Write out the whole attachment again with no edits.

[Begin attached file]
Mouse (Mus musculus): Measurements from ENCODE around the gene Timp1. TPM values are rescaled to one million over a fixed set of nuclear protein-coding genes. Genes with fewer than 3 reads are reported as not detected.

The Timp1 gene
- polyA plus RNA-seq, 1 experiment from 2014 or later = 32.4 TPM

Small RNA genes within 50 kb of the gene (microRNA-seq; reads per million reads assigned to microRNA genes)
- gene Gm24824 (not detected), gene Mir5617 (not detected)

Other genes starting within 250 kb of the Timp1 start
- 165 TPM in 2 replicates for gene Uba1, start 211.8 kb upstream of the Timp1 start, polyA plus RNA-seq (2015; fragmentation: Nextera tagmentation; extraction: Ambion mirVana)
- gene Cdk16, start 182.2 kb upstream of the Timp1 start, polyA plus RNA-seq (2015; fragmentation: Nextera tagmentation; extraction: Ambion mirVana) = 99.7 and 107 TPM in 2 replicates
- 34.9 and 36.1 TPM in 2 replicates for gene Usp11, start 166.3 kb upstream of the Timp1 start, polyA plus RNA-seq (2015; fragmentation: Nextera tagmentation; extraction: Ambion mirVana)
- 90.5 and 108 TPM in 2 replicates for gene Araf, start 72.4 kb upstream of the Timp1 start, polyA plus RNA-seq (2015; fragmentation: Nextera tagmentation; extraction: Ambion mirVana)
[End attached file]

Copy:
Mouse (Mus musculus): Measurements from ENCODE around the gene Timp1. TPM values are rescaled to one million over a fixed set of nuclear protein-coding genes. Genes with fewer than 3 reads are reported as not detected.

The Timp1 gene
- polyA plus RNA-seq, 1 experiment from 2014 or later = 32.4 TPM

Small RNA genes within 50 kb of the gene (microRNA-seq; reads per million reads assigned to microRNA genes)
- gene Gm24824 (not detected), gene Mir5617 (not detected)

Other genes starting within 250 kb of the Timp1 start
- 165 TPM in 2 replicates for gene Uba1, start 211.8 kb upstream of the Timp1 start, polyA plus RNA-seq (2015; fragmentation: Nextera tagmentation; extraction: Ambion mirVana)
- gene Cdk16, start 182.2 kb upstream of the Timp1 start, polyA plus RNA-seq (2015; fragmentation: Nextera tagmentation; extraction: Ambion mirVana) = 99.7 and 107 TPM in 2 replicates
- 34.9 and 36.1 TPM in 2 replicates for gene Usp11, start 166.3 kb upstream of the Timp1 start, polyA plus RNA-seq (2015; fragmentation: Nextera tagmentation; extraction: Ambion mirVana)
- 90.5 and 108 TPM in 2 replicates for gene Araf, start 72.4 kb upstream of the Timp1 start, polyA plus RNA-seq (2015; fragmentation: Nextera tagmentation; extraction: Ambion mirVana)